I'm not aware of anyone that sells replacement bearings for the blue wonder per se, but I know McMaster Carr will have the bearing you need. Just pop out the other bearing (both are the same), measure it, and pick one out from McMaster. We order stuff from them every day (overnight) for work for over a decade, and they don't dissapoint their customers.

Kev

[youch! Looks like McMaster wants $7.41 for a 3x3x7mm bearing. They are ABEC-5 though, and I'm sure the Chinese are using ABEC-1.]
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Last edited by Truglodite; Jul 21, 2009 at 10:20 PM.
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Old Jul 21, 2009, 10:26 PM
Fly me to the moon...
Atom1025's Avatar
Sacramento
Joined Jun 2005
4,140 Posts
Quote:
Originally Posted by Truglodite
AC5FF, I think you'd be better off asking this question in the motor design and construction forum; you might get better responses there.

I'm not aware of anyone that sells replacement bearings for the blue wonder per se, but I know McMaster Carr will have the bearing you need. Just pop out the other bearing (both are the same), measure it, and pick one out from McMaster. We order stuff from them every day (overnight) for work for over a decade, and they don't dissapoint their customers.

Kev

[youch! Looks like McMaster wants $7.41 for a 3x3x7mm bearing. They are ABEC-5 though, and I'm sure the Chinese are using ABEC-1.]
I buy mine from gobrushless.com. They are not listed on his site, I just order them via email. I believe its $2 a piece. But its been a while.
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Old Jul 22, 2009, 03:36 AM
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Brisbane Australia, near whites hill park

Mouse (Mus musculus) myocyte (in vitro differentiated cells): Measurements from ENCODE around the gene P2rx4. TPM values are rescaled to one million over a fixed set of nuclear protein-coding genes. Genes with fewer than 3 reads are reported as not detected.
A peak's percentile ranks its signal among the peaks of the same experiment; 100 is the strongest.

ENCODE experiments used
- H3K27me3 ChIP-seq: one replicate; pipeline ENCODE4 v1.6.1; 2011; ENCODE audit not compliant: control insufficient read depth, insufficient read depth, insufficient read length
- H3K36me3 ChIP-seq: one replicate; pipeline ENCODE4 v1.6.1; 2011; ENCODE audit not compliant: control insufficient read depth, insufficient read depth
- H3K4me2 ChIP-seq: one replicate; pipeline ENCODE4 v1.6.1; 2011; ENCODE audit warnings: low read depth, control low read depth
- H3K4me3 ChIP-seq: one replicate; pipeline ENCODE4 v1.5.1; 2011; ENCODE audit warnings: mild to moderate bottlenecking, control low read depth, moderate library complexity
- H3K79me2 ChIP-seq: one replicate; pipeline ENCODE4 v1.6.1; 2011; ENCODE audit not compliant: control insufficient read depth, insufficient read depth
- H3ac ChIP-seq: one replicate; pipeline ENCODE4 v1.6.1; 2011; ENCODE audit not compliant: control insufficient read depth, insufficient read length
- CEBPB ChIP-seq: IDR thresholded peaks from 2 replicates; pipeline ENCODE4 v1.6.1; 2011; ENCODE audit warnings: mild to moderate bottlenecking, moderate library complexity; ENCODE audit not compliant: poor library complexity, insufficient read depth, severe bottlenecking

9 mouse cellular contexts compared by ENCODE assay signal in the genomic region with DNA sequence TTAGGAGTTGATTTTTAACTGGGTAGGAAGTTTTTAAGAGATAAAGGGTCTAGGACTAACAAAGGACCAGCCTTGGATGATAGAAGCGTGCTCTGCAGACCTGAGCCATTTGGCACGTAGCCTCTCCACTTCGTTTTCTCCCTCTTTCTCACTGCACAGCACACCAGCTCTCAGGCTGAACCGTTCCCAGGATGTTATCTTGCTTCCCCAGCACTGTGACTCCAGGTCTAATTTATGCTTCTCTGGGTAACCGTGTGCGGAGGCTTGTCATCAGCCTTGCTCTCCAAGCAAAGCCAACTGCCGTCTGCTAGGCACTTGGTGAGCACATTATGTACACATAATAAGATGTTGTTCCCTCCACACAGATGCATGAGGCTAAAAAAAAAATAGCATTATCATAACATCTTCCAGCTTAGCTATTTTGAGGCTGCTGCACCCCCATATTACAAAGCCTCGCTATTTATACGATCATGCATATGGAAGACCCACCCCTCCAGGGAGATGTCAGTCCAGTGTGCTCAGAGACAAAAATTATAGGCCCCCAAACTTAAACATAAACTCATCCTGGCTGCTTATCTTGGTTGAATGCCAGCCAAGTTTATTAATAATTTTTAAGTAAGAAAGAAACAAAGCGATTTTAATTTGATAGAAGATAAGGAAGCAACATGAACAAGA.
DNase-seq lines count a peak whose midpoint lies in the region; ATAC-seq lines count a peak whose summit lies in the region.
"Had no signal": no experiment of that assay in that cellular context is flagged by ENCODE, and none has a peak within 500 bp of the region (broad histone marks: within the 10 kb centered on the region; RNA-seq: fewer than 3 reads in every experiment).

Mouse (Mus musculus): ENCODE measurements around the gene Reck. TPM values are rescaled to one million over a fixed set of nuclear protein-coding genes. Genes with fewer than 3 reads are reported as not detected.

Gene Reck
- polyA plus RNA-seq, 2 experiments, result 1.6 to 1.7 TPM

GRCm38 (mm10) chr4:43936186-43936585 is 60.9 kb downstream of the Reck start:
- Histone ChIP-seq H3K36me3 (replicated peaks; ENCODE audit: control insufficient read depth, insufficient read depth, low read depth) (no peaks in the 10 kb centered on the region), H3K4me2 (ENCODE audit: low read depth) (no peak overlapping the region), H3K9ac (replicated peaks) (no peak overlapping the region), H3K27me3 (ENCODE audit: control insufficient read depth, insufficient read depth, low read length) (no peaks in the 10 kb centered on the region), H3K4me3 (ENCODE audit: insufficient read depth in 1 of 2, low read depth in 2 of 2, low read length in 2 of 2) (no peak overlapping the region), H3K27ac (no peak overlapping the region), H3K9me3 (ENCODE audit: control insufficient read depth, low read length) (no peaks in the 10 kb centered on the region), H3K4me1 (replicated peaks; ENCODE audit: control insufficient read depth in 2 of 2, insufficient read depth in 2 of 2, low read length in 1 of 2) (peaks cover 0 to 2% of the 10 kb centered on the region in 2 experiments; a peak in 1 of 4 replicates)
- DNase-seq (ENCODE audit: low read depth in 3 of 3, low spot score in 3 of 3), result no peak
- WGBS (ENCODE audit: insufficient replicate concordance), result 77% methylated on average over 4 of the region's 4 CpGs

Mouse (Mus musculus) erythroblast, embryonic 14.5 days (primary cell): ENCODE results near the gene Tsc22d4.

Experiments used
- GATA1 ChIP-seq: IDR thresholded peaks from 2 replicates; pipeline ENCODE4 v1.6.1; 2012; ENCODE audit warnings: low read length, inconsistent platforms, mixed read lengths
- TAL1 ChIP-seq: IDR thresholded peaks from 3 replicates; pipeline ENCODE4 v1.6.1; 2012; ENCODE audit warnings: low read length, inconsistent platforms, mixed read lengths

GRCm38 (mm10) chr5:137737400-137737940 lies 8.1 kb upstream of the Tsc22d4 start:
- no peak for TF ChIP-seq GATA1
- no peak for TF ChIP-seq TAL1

Joined Sep 2008
165 Posts
Quote:
Originally Posted by Truglodite
Richie, hotglue is fast yes, but it's also extremely heavy, which IMHO strips the "best way to glue epp" medal. I'm not trying to change your ways, but I think Welder is the among the best for EPP because it is even stronger than hotglue, adds minimal weight (much of it's weight evaporates as it cures), and it tacks up very quickly compared to PU (PU is my second fave for EPP).

I've also found a new product called Foam Fusion. It isn't as strong as welder, but much lighter and it works great with FFF too. I like it for stuff like wingtips and seams between sheets. It's not strong enough for a Swift root though.

Kev
Kev, thanks for the input on weight, I have never done one side by side and weighed them, but you would most likely be right about weight issues, as my swift spends alot of the time hitting things I have always wanted a tough joint, maybe for my next one i will try the welder

thanks richie
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Old Jul 22, 2009, 07:36 AM
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TC, Michigan
Joined Jan 2009
146 Posts
whats the Best way to make a battery hatch? I have everything built and ready to go but i can't think of the best way to make a battery hatch so i dont have to tape the battery down, im thinking something like a velcro flap? something with minimul weight but convienent.
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Old Jul 22, 2009, 12:10 PM
Don't fly over your head!!!
LostPlanetAirman's Avatar
United States, AZ, Fountain Hills
Joined Apr 2005
664 Posts
I made my battery hatch from the plastic packaging that my AR6100 rx came in.
I cut a rectangle of the plastic a little bigger than the size of my battery cavity.

It was just a bit light and flimsy so covered it with a couple layers of scotch extreme tape(the tape with the fiber mesh in it). I got it to be stiff enough and still very light.

I hinged it to my swift at the forward end with more scotch extreme tape and I added velcro to the aft end of the flap. I created a shelf at the aft end of the battery cavity on the swift and placed mating velcro there to hold the flap in place.

-I have velcro on my batteries and velcro on the bottom of the battery cavity on the swift, so the flap/cover doesn't hold the battery in. It just covers the battery to smooth out the profile and to protect the battery a bit.

Hope that makes sense.....
LPA